First off, I know alignments are something that makes it easy to slip into "opinion-based" territory.

I assume everybody has a gut-feeling that makes it easy to discern good and evil.
But what makes something we perceive as "evil" act an "evil" act regarding the rules?
I want/need to know how this is supposed to work mostly because thanks to abilities like "divine sense" this can make a huge difference regarding the first impression of important/powerful NPCs.
I'm gonna describe a scenario and why it could work either way:

King Ironfist the hardly empathic rules, as his name implies, with an iron fist. Opposition, dissent, even comparatively minor crimes are squashed with immediate and disproportianate force and any other means deemed necessary.
Despite this first impression though, his taxes are sensible, state subsidiaries support the churches in caring for the poor and needy, everyone willing to bother can get a basic education for free, trade within and outside the borders flourishes and said borders are secure.
In short: His citizens are safe, educated and cared for.
The king is content: His sacred duty to protect and care for his subjects could hardly be fulfilled any better.

So, what is his alignment?

Is it lawful? He is, after all, the king. Using spies and assassins and having a... well equipped and staffed dungeon is kind of a basic necessity in his craft.
Is it neutral? He is using both his official authority as the king and an assortment of shadier means. Out of necessity, not personal preference.
Is it chaotic? He is using any means after all. He needs results and doesn't value codes of honor or other social contracts that could be obstacles to getting them.
Is he good? All his actions, his whole being is dedicated to providing for his subjects.
Is he neutral? The evil deeds done on his command are kinda offset by the good wrought with them.
Is he evil? At the end of it, all he does is consolidate his power on himself and use it as he sees fit. Also good can never stem from evil deeds, no matter how well-meant they were.

As you can see, I can imagine him being somewhere along the whole spectrum.
He will propably perceive himself as lawful (fulfilling his duty as king) good (providing as good as he can for his subjects).
Objectively his position would be propably morally neutral - the good and evil balance themselves out. The order/chaos alignment would depend on the balance between his use of official authority and inofficial dark deals.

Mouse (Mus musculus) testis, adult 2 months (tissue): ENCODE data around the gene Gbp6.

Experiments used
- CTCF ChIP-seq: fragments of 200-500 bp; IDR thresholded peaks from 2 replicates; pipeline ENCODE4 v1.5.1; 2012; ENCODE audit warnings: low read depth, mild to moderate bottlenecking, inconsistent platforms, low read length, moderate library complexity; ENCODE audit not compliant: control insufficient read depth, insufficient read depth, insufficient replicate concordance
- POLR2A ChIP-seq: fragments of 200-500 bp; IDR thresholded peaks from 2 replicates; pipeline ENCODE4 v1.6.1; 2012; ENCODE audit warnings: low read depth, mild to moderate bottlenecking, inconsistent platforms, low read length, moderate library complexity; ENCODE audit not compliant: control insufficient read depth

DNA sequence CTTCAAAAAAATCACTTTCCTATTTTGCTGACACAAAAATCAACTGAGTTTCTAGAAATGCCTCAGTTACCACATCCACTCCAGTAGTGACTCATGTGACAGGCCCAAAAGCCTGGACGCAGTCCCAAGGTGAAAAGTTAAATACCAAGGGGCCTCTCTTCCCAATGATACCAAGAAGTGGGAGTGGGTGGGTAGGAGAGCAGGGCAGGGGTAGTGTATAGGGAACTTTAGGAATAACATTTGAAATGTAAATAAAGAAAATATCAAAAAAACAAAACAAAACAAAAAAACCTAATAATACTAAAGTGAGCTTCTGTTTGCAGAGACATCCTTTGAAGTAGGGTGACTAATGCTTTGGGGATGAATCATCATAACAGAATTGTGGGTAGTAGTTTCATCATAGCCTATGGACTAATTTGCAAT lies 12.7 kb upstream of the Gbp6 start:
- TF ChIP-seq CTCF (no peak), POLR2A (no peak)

If the subjective assessment of his subjects is what matters most he might even be lawful evil! After all even real people tend to take everything good that happens to them for granted while being dismayed and holding grudges for everything bad.
Or chaotic evil if they notice his moves in the shadows: Our king does whatever he wants and clings to power by any means necessary.

This question was partly inspired by "good is not nice".

As far as I am aware the D&D alignment system never had any significant changes (which is why I didn't put it in the first place), so if I am wrong in that regard I'd be happy to extend my knowledge.

Is alignment subjective or objective? Is the criterion intent or outcome?

  • 2
    \$\begingroup\$ This kind of alignment question is off topic per rpg.meta.stackexchange.com/questions/5357/…. The answer comes down to whatever the GM's life philosophy is. I've re-closed as a result. Although it's also kind of a duplicate of the more objectively worded rpg.stackexchange.com/questions/46425/… (about the process, not a single example). \$\endgroup\$
    – mxyzplk
    Jun 28, 2017 at 11:40
  • \$\begingroup\$ Comments are not for extended discussion; this conversation has been moved to chat. \$\endgroup\$
    – mxyzplk
    Jun 28, 2017 at 14:29
  • \$\begingroup\$ ♦ Reminder: We do not support answers in comments because comments do not support features like proper voting and the wiki-style editing that allow us to vet, correct, and improve the content. If one wishes to answer the question, working to get it unheld first is the course of action to take instead. \$\endgroup\$ Jun 28, 2017 at 17:38


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